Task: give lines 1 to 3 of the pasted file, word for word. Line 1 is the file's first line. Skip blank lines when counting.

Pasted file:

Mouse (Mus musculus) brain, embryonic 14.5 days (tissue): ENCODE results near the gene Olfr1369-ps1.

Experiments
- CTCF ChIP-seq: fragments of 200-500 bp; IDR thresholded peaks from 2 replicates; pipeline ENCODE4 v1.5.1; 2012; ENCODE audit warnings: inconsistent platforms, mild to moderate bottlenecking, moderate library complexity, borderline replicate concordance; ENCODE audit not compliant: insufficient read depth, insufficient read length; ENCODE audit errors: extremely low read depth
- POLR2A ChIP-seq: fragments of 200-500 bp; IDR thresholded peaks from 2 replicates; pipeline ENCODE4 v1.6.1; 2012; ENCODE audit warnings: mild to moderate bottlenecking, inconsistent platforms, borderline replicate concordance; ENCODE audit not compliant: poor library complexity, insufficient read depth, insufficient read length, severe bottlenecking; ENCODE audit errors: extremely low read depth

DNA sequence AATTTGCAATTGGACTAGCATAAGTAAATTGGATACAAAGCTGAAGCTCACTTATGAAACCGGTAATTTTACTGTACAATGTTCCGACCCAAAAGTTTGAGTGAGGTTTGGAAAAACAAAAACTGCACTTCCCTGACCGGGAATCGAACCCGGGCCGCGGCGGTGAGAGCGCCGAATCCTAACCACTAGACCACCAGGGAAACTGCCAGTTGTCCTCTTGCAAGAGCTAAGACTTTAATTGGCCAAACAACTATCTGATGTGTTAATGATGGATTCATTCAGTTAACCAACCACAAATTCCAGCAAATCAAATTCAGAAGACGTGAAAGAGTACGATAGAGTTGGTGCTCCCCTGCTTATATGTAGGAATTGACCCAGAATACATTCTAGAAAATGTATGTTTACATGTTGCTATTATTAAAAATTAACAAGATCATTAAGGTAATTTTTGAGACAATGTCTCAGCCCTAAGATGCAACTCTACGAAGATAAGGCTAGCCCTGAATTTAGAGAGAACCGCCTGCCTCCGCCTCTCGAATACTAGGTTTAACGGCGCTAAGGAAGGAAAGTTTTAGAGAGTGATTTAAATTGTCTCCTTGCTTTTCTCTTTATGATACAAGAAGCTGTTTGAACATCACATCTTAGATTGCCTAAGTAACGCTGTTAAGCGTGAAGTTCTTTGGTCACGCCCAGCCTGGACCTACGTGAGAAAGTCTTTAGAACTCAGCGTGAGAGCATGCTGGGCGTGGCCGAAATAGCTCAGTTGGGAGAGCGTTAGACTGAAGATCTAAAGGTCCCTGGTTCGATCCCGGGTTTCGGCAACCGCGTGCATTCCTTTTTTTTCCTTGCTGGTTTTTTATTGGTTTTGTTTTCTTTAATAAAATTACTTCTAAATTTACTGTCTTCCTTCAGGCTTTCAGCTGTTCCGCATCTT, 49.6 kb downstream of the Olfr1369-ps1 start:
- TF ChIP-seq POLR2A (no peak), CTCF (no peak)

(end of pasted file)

Mouse (Mus musculus) brain, embryonic 14.5 days (tissue): ENCODE results near the gene Olfr1369-ps1.

Experiments
- CTCF ChIP-seq: fragments of 200-500 bp; IDR thresholded peaks from 2 replicates; pipeline ENCODE4 v1.5.1; 2012; ENCODE audit warnings: inconsistent platforms, mild to moderate bottlenecking, moderate library complexity, borderline replicate concordance; ENCODE audit not compliant: insufficient read depth, insufficient read length; ENCODE audit errors: extremely low read depth